Frequently a regular patient of an office will disappear for a year or so and when they return, they will say, "sorry I haven't been in for a cleaning.  I didn't have dental insurance so I couldn't come in."

This is always a difficult thing for doctors to hear.  The dental insurance companies have done such an amazing marketing job of convincing the public that they *need* dental insurance.  The sad part about this for dental professionals is that many times the patient will need either expensive or complicated treatment that could have been addressed with much less expense and difficulty, IF maintenance appointments had been kept.  Unfortunately in these situations, the patient ends up paying more to get back to normal than they would have paid if they had kept their biannual visits and paid out of pocket for them.  That is not a rant against patients, it is frustration at insurance companies who have managed to convince patients that they NEED insurance and if they do not have it, there is no need to see a dental professional.  Yet, I also realize that changing a job or losing a job also could affect income.  If the budget does not allow for maintenance, I certainly understand that.  Needs have to be prioritized and sometimes that even means kids get appointments while mom and dad wait.  

Many times in my career I have had patients return with insurance who present to my care with the need for a root canal and crown, when a simple filling could have easily fixed the problem 2 years ago.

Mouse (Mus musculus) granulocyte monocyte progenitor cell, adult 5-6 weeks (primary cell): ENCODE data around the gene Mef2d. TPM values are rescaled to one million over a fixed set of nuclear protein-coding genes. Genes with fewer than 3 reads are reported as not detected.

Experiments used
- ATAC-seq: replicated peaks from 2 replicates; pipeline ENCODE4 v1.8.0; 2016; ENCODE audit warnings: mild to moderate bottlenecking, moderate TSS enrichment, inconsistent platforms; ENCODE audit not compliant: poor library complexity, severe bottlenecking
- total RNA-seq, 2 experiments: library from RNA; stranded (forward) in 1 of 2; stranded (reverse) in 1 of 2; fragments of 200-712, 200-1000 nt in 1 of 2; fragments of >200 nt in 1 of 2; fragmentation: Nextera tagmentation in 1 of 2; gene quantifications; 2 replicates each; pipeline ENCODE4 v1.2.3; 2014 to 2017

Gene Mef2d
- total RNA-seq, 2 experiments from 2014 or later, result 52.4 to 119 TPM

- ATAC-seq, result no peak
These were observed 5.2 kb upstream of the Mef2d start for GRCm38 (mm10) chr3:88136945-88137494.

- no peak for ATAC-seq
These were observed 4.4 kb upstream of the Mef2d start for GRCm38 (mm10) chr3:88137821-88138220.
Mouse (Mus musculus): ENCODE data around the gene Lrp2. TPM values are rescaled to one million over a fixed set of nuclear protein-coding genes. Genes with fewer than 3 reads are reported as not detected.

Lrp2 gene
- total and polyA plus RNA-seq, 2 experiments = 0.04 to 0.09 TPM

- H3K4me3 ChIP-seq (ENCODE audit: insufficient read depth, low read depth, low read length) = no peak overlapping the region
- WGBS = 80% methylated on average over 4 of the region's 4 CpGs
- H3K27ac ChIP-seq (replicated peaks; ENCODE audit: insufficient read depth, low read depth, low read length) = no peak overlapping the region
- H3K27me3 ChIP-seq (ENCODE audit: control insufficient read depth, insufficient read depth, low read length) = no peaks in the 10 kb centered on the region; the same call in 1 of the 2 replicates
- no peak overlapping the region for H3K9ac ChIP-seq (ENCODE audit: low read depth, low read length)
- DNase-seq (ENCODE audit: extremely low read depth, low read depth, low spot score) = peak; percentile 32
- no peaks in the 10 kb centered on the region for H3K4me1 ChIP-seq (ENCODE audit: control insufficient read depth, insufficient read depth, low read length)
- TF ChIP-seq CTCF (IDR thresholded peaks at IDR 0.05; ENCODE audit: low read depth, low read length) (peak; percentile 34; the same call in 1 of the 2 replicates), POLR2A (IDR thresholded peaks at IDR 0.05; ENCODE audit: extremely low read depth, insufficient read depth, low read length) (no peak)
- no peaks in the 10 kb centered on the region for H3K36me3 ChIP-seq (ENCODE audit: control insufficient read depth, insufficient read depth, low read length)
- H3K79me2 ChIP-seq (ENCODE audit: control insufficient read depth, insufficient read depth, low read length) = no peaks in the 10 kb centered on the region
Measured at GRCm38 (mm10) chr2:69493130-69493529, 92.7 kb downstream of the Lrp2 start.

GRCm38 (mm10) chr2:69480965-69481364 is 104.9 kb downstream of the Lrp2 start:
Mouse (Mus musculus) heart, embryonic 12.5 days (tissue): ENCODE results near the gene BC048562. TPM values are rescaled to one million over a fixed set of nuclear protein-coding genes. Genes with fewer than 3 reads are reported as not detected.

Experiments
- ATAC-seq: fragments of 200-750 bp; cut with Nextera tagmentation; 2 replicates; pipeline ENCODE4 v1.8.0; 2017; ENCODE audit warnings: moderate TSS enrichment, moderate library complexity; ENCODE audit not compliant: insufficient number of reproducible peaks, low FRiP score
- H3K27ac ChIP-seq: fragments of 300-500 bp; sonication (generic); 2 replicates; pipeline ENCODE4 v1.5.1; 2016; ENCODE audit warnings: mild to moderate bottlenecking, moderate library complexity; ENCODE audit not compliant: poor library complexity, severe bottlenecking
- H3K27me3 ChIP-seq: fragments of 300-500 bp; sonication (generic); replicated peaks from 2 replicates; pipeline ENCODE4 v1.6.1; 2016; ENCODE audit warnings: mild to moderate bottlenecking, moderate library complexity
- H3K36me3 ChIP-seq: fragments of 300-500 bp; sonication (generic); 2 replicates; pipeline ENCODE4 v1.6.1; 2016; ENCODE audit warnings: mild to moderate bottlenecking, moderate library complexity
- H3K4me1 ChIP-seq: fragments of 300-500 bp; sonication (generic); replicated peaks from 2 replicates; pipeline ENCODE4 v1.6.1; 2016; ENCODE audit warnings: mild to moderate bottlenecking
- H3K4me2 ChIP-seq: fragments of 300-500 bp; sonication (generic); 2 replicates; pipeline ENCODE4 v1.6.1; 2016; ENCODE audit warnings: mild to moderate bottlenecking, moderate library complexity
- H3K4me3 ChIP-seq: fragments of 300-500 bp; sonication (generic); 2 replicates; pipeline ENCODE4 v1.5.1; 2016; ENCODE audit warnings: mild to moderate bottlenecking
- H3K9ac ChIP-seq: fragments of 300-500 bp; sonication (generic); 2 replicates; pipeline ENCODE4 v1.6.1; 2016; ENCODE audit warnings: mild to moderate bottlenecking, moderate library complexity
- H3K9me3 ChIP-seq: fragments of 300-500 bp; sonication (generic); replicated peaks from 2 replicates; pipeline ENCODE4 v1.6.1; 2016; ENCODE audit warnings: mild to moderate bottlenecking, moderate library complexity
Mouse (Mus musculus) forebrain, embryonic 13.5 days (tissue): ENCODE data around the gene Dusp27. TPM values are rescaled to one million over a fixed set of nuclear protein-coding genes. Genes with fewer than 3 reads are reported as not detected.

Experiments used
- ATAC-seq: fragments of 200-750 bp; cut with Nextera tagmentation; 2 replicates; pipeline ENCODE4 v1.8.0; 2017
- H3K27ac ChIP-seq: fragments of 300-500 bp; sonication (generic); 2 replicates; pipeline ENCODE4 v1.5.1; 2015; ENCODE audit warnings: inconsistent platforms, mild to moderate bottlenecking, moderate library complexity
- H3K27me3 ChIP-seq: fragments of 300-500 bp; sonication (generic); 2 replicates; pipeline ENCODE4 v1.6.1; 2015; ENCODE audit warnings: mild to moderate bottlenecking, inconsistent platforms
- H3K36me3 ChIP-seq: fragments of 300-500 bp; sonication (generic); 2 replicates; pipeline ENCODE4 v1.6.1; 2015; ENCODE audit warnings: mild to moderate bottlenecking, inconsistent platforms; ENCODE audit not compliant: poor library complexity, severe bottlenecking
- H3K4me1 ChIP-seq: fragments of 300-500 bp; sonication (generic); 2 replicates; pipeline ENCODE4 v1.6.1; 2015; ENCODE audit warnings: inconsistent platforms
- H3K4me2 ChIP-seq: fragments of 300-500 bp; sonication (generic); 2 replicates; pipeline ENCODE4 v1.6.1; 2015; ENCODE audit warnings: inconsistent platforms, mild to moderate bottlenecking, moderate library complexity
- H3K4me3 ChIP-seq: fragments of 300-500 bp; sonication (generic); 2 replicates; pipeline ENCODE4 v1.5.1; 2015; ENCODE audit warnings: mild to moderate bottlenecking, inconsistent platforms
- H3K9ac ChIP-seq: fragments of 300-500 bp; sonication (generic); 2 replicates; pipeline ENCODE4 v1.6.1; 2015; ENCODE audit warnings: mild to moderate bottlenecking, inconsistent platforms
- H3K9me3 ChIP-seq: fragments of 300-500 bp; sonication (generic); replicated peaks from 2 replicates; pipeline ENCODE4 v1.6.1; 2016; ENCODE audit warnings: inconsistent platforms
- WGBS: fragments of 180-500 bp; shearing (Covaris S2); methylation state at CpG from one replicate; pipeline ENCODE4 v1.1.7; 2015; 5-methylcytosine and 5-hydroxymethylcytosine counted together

So for those of you who are reading this as patients, please take this into consideration.  This might well have an impact on you.  What I really want here is for those who can afford to do so, to continue with continuity of care.

Now for doctors... it's a similar situation when it comes to equipment.  Often routine maintenance or contracts for it seem like a lot of money spent that is really not needed.  However, if you think of the logic of having something break or go out of service, you could very well have to cancel appointments, reschedule, or even potentially close your office until repairs are made.  The overhead of a modern dental office is high.  Efficiency is great for a lot of reasons one of which is that efficient offices get more done per time unit and that cuts costs.

To turn a well know expression into a business phrase, it is often true "a penny of prevention is worth a dollar of repairs".  Keeping your office running well allows you to deliver the quality of care your patients need and that you are capable of delivering.  However, you can't deliver that if you don't have the proper means to do so.

Over my career I have purchased many "service policies" or "extended warranties" with the confidence that keeping my office running well was worth the cost.  My mentor once told me, "When you prepare for an emergency, it ceases to be one."  That was great advice and I apply that one constantly.  In the environment of a busy dental practice, there are enough day to day unforeseen problems.  You never know when a handpiece will suddenly fail or when an ultrasonic unit in hygiene will not turn on.  These things happen.  Yet, if you also choose to leave to chance every possible maintenance failure scenario, you are inviting scheduling and efficiency disasters.  

It is better to dance with the devil you know than the one you don't.  If you spend a little more money on maintenance, the only thing you've lost is a little money.  If you are forced to cancel appointments and rearrange your schedule, those decisions begin to impact others... namely your patients.  Many people in today's environment can only take limited time from a job for dental care or they may have to rearrange their life just to find a baby sitter.  When these folks have to rearrange their lives due to an appointment being rescheduled, it becomes the analogy of a rock being tossed into a pond and you have no idea where the waves go or what their effect will be.

In a nutshell, everything in life goes better if maintenance is planned into it.

No comments:

Post a Comment